A good start is to look at media pictures and see what they are doing. Separate body flat to the ground from body roll to the ground. I am pretty sure you will never see positive camber with the body flat to the ground...and only slightly (a couple *+) with body roll. This usually means that the tires are also negative camber at "ride height". Positive camber in droop doesn't seem to be that much of a problem but being better than a TTB is a plus.
Recently, IFS simulation testing to 10* body roll has been fruitful.in another class of rig that really uses the fronts to turn.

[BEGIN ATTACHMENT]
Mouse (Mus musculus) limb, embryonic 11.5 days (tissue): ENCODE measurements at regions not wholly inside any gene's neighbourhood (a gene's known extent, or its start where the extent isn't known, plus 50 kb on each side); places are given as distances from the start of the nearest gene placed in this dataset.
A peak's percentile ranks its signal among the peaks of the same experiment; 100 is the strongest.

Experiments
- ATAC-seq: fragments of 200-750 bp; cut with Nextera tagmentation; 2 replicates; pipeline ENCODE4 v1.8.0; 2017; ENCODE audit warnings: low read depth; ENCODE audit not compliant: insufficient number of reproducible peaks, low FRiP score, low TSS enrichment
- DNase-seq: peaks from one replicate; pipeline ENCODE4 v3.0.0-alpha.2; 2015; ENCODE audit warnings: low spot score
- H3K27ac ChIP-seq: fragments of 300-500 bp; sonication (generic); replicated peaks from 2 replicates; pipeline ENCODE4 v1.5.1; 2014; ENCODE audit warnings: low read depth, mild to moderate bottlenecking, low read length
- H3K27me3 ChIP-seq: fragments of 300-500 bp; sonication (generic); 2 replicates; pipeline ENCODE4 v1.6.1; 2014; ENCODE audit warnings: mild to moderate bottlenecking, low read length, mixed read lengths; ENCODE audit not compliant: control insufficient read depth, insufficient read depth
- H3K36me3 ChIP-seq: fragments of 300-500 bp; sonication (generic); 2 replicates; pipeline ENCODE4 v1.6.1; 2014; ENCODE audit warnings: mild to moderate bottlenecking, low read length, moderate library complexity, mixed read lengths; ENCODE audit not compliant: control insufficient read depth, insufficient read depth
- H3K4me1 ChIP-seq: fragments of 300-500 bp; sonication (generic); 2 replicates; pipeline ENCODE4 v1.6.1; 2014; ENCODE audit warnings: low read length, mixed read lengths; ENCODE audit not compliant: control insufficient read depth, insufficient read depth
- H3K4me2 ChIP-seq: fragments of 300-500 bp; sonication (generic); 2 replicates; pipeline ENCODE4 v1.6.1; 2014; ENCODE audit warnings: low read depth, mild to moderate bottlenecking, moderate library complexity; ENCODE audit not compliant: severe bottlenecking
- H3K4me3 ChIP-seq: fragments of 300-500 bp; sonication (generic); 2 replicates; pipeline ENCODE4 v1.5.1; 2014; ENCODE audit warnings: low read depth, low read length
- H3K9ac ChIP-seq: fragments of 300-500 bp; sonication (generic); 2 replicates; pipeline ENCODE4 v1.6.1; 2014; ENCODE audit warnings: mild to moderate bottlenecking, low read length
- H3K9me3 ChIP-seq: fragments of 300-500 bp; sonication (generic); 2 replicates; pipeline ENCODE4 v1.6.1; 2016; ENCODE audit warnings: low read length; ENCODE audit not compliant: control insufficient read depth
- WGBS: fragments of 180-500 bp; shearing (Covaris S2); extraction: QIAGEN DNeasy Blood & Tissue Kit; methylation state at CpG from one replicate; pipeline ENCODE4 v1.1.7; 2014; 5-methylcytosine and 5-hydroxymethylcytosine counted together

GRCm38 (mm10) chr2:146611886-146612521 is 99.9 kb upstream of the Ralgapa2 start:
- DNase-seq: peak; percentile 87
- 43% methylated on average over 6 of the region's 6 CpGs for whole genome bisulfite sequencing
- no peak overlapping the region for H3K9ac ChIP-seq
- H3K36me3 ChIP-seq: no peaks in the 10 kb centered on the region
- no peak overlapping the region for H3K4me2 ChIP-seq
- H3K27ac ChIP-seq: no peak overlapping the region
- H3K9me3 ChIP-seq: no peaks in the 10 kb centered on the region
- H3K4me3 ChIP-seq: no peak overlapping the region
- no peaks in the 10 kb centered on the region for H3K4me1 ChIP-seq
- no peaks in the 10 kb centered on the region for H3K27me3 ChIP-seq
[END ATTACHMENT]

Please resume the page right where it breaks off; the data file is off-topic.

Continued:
I think the right ting to do with a new car is to do it on an alignment machine with a tech that is familiar with offroad. It becomes a five wheel alignment. Then you can go it from there with inspection, string, digital levels, and good knowledge of where it started.
Depends who you are? If you like to know and why then going slow to watch what is happening is instructive. Otherwise, if just driving and enjoying, let the pro's handle it. Luckily there is a lot of latitude in offroad...but less the faster you run.